Gear Review: Empress Tremolo2
I’ve spent the past year or so trying out various tremolo pedals, in search of “the one” that can both suit my gigging needs and give me that little ‘something extra’ to spark the creation of new songs, sounds, riffs and licks. Tall order, I know. From high-priced, high-tech and boutique offerings to plain-jane no-names, quite a few contenders have spent quality time on my pedalboard. I’m not going to rank them (because ‘different strokes for different folks’), but these effects are all worthy of mention as gig-worthy Tremolos that spent considerable gigging and playing/writing time on my board:
- VHT Melo-Verb
- Black Cat Mini-Trem
- CMATmods Tremoglo
- Catalinbread Valcoder
- SolidGoldFX Stutterbox (V.1)
Note: I acquired almost all but one of these pedals second or third-hand via Reverb; I’ve also turned around and sold many of them via Reverb, once I’d decided to move on. I’ve found that this is a better and, in the end, more affordable way to “audition” pedals than using a Netflix-style effect rental service because 1) I can usually find the pedal I want when I want it, and 2) if I’m patient I can make $5-$20 per sale, beyond the initial cost of the pedal — or at least break even.
Now, I can finally declare a winner in the ‘Tournament of Tremolos’ — it’s the Empress Tremolo2. I’ve had it for about a month, now and have used it on two 3-hour gigs and for lots of at-home fiddling around. The T2 is both gig-worthy and musically inspiring, my main criteria, but it also shines in some very specific ways.
Ease of Use? — What a Concept!
The T2 has a digital heart hiding beneath its analog trappings. The Empress site describes the pedal as having an all-analog signal path with the tremolo effect “controlled digitally via opto technology.” Whatever digi-log voodoo mojo they performed works for me, because my ears don’t detect even a hint of artificiality in the tones the pedal produces.
However, the combination of technologies does explain how the T2 is able to save multiple presets (I used 4 — with some additional fiddling around, you can set up to 8!) that allow you to tweak and save all of the manual settings you make for each sound/speed/rhythm you need. I liked the four presets that came with the pedal (I have no idea if they were the factory settings or had been set by the previous owner), but ended up tweaking them to my liking and to the needs of the songs I’d be playing. After adjusting a mellow Blackface Fender-tone in preset 1, and a faster, deeper version of that in preset 2, I made preset 3 a hard, choppy Valco-style trem for a couple of more garage-y songs, and gave preset 4 a less choppy, but rhythmically unusual, flavor of the same.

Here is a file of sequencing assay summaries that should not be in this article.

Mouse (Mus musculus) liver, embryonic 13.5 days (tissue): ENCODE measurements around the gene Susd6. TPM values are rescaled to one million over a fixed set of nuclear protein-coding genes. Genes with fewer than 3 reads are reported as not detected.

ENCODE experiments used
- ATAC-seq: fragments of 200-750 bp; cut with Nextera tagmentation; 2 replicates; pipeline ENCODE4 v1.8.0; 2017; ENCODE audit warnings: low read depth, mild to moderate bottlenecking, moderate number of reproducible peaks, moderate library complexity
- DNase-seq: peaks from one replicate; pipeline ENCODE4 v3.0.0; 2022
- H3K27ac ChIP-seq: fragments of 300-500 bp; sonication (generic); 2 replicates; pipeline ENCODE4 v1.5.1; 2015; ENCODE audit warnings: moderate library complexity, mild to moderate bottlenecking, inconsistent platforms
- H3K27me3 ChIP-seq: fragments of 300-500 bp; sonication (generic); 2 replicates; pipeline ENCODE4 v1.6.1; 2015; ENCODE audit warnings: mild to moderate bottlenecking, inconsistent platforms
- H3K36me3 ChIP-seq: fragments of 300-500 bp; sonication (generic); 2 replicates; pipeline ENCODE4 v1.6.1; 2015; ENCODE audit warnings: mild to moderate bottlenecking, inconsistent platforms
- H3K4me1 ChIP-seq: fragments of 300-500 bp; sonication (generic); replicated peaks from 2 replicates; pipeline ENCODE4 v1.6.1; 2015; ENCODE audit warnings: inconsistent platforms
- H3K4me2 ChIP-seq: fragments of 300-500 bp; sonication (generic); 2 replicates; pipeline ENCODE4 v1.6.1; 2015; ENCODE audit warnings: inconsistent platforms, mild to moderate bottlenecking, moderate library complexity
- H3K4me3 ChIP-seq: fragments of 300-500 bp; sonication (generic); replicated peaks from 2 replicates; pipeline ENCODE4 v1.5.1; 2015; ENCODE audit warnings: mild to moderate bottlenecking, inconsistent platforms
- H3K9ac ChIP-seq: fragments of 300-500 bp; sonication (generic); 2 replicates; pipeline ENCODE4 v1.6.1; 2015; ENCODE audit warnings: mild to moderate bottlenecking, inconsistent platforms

Changing between presets is a breeze, even for a stone-cold idiot like me. Set the switch to “Presets” then click the bypass button — you are in preset 1 (blue LED). To switch presets, hold the tap tempo button down until the LED changes color, and there you are!
On top of all that, you can tweak each preset on the fly with the knobs on the pedal’s face. Has the drummer counted off that ballad too quickly? Then adjust your preset with the speed knob. These tweaks aren’t saved, unless you go to the trouble of saving them, but making adjustments like this quickly, without having to go through screens or menus on a digital pedal, can be a song-saver.
Go Deep — Seriously, Even Deeper!
Some boutique pedals are difficult to use right out of the box — you probably know which ones I’m talking about — because they offer so many options from the get-go that you have to read the full manual before you can even summon a tone as basic as Link Wray’s “Rumble” tremolo.
The T2 is not only is good-to-go right out of the box (note: the manual is available online and is written to get you started playing ASAP), there are features a-plenty under the hood. Yes, the T2 is gig-ready, but there are enough unique features (e.g. three wave forms, eight rhythm patters) and control options (external tap, expression, control voltage, MIDI.) to inspire you to continue deepening your knowledge of the pedal’s creative possibilities.
If you are interested in some audible samples of what the T2 can do, check out the Empress site; they have numerous sound clips showing off many of the features I’ve mentioned, and much much more.
If you are looking to purchase a T2, new or used, check out Reverb.
If you have any questions, comments, or thoughts on Tremolo pedals (or guitar effects in general), post a comment below.
Posted on January 4, 2016, in Gear, Live Music, Reviews, Uncategorized and tagged empress effects tremolo, empress effects tremolo2, FX, gear review, guitars, pedal review, trem2. Bookmark the permalink. Leave a comment.